Pennsylvania Route 869

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PA Route 869 marker

PA Route 869
Route information
Maintained by PennDOT
Length: 32.776 mi[1] (52.748 km)
Major junctions
West end: US 219 in St. Michael

PA 160 in Sidman
PA 96 in Weyant

I-99 / US 220 in St. Clairsville
PA 867 near New Enterprise
East end: PA 36 in South Woodbury Township
Counties: Cambria, Bedford
Highway system
PA 868 PA 871

Pennsylvania Route 869 (PA 869) is an east–west state route located in Western Pennsylvania. Its western terminus is at Ragers Hill Road just west of US 219 in St. Michael, Adams Township, and its eastern terminus is at PA 36 in South Woodbury Township.

Route description[edit]

PA 869 begins at an interchange with the US 219 freeway in Adams Township, Cambria County, heading southeast on a four-lane divided highway. The route soon becomes two-lane undivided Locust Street as it passes by the Johnstown Flood National Memorial before running through the community of St. Michael, where it passes homes with some businesses. The road heads east and comes to an intersection with PA 160. At this point, PA 160 turns east to form a concurrency with PA 869, crossing a Norfolk Southern railroad line prior to crossing the South Fork Little Conemaugh River into Croyle Township. Here, the road becomes Mill Road passes through Lovett. PA 869 splits from PA 160 by heading southeast onto Beaver Run Avenue, entering forested areas. The road passes through Allendale and crosses Beaverdam Run, heading back into Adams Township. The route heads east before curving northeast through forests with a few homes, entering Summerhill Township. Here, PA 869 heads east and reaches the residential community of Beaverdale. The route turns southwest onto Cedar Street, passing businesses, before turning southeast onto Cameron Avenue, running past more homes and continuing into the community of Lloydell. In this area, PA 869 turns northeast onto Oak Street, curving southeast before turning east for a brief distance and southeast onto Shawnee Road. The road winds through forested areas, turning east and passing to the south of Beaverdam Reservoir. Past this, the route heads to the southeast again.[2][3]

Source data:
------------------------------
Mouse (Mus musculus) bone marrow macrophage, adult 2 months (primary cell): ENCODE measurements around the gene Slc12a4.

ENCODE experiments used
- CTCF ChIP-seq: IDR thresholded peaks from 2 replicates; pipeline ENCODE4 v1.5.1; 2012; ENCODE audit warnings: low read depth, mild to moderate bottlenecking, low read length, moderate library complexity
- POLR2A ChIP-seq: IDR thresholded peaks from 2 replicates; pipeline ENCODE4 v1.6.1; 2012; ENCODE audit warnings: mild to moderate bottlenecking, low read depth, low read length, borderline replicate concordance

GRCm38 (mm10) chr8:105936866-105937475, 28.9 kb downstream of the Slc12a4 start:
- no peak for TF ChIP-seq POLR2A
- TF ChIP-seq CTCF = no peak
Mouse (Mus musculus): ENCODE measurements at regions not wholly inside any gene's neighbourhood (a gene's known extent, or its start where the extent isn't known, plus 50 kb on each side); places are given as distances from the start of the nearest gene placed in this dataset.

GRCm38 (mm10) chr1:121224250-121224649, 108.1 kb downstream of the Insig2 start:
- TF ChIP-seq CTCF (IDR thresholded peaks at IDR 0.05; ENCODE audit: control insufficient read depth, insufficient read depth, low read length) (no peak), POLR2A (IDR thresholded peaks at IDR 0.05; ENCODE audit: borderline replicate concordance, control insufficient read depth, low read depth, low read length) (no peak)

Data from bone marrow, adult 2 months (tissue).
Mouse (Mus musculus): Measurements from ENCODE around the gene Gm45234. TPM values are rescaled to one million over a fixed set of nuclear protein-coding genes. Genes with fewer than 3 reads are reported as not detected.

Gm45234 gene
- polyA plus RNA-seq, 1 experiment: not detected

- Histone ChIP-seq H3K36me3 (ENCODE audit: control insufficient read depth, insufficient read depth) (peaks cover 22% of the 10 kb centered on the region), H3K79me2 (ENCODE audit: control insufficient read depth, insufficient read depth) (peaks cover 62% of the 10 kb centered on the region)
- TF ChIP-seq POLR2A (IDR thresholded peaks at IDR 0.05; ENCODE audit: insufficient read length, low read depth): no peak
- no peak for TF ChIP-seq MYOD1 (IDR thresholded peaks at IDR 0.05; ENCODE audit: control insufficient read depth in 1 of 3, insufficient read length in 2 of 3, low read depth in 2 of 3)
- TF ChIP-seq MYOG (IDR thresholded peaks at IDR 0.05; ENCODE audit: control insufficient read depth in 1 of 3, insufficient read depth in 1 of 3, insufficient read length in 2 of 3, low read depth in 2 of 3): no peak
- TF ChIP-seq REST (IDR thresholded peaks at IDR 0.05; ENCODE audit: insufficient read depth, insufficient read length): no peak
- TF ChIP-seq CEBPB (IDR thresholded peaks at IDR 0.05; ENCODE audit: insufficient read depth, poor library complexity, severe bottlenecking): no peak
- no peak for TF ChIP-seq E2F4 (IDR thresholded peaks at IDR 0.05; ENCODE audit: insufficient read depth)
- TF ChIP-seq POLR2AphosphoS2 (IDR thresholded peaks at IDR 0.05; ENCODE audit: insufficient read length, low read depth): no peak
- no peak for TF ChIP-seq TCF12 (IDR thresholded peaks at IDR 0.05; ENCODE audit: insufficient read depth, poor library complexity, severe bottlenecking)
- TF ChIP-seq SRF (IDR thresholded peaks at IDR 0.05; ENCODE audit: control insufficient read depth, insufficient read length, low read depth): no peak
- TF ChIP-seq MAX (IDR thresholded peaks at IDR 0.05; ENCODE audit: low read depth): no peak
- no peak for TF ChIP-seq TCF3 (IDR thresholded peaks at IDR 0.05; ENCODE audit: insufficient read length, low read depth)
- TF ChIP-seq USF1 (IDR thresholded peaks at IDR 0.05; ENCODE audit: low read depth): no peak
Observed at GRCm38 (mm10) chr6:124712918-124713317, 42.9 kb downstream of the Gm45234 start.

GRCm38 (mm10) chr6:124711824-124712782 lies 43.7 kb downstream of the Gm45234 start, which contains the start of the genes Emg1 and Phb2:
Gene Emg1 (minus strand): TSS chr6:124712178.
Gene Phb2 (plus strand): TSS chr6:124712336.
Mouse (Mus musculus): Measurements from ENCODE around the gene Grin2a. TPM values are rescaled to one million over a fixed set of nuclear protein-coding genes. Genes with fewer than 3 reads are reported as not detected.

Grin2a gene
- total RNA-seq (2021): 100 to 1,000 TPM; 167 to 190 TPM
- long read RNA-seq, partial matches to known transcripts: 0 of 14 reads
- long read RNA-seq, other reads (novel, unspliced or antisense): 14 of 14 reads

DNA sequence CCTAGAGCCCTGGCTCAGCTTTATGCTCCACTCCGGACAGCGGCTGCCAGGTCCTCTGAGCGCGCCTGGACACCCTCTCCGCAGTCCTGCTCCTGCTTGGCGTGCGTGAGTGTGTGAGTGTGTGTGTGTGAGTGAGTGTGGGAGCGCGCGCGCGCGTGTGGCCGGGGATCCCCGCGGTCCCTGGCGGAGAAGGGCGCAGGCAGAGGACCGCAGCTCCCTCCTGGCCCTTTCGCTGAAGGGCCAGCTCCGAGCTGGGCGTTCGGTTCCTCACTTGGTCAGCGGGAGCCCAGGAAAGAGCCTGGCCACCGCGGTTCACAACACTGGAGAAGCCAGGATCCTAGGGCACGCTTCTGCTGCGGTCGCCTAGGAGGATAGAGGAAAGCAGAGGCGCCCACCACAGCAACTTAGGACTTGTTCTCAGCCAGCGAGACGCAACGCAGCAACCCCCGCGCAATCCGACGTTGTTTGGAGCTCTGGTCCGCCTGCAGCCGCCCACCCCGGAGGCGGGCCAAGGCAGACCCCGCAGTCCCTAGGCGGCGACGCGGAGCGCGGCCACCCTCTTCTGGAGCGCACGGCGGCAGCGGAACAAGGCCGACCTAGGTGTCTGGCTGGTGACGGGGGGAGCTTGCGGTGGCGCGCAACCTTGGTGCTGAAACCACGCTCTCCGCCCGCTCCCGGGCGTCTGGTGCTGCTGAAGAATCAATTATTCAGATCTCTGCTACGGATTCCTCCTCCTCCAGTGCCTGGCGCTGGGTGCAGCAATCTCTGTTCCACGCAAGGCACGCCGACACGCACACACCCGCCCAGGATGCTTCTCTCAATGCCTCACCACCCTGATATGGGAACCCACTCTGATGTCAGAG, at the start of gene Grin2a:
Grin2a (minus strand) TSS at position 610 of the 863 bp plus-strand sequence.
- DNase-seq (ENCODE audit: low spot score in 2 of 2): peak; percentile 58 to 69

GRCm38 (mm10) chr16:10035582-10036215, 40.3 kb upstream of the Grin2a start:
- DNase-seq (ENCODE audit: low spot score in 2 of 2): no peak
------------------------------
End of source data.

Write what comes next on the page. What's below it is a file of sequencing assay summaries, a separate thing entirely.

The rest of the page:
PA 869 enters Pavia Township in Bedford County and becomes Burnt House Road, running through more forests with occasional clearings. The road turns to the south and heads into Blue Knob State Park, curving to the east. After another turn to the south, the route leaves the state park and passes through the residential community of Pavia before heading through more wooded areas with some farms and homes. PA 869 heads into Lincoln Township and runs through more rural areas, running to the west of Bobs Creek. Farther south, the route turns east onto Miller Road, with PA 96 continuing south on King St. Clair Road. At this point, PA 869 heads into King Township and crosses Bobs Creek, turning south onto Heritage Road. The road heads through agricultural areas with some residences and patches of woods. The route turns southeast and heads into East St. Clair Township, passing through more rural areas as it skirts the border between East St. Clair Township and King Township. PA 869 heads into the residential community of Osterburg and turns northeast onto Central Street, fully entering King Township. The route turns southeast onto Oster Street and passes through more of the community.[2][4]

Upon leaving Osterburg, PA 869 turns south onto Lumber Street, crossing back into East St. Clair Township and passing through farmland with some woods and development. The road passes to the west of St. Clairsville and heads into more forested areas. The route turns east and comes to an interchange with I-99/US 220 before turning to the northeast onto Mountain Road and running parallel to I-99/US 220 through wooded areas. PA 869 crosses back into King Township and turns northeast to ascend forested Dunning Mountain. At the summit of the mountain, the road becomes Brumbaugh Road and heads into South Woodbury Township, descending the mountain and turning south and then east. At the base of Dunning Mountain, the route intersects the southern terminus of PA 867 in Brumbaugh and turns southeast, heading through a mix of farmland and woodland. PA 869 turns east and continues through open agricultural areas with occasional homes. The route runs through the residential community of New Enterprise before running through more farmland with some trees and homes, ending at an intersection with PA 36.[2][4]

Major intersections[edit]

County Location mi[1] km Destinations Notes
Cambria Adams Township 0.000–
US 219 / Locust Street – Ebensburg, Johnstown, South Fork, Johnstown Regional Airport Interchange
2.187 3.520 PA 160 south (Forest Hills Drive) – Windber Western terminus of PA 160 concurrency
Croyle Township 2.409 3.877 PA 160 north (Mill Road) – Ebensburg Eastern terminus of PA 160 concurrency
Bedford Lincoln Township 18.038 29.029 PA 96 south (King St. Clair Road) / Miller Road – Pleasantville Northern terminus of PA 96
East St. Clair Township 23.976–
I-99 / US 220 – Bedford, Altoona Exit 7 (I-99)
South Woodbury Township 27.623 44.455 PA 867 north (Lafayette Road) – Roaring Spring Southern terminus of PA 867
32.776 52.748 PA 36 (Woodbury Pike) – Everett, Roaring Spring
1.000 mi = 1.609 km; 1.000 km = 0.621 mi

See also[edit]


Route map: Bing / Google

  1. ^ a b Bureau of Maintenance and Operations (January 2015). Roadway Management System Straight Line Diagrams (Report) (2015 ed.). Pennsylvania Department of Transportation. Retrieved November 25, 2015. 
  2. ^ a b c Google (July 17, 2011). "overview of Pennsylvania Route 869" (Map). Google Maps. Google. Retrieved July 17, 2011. 
  3. ^ Cambria County, Pennsylvania Highway Map (PDF) (Map). PennDOT. 2011. Retrieved July 16, 2011. 
  4. ^ a b Bedford County, Pennsylvania Highway Map (PDF) (Map). PennDOT. 2011. Retrieved May 20, 2011.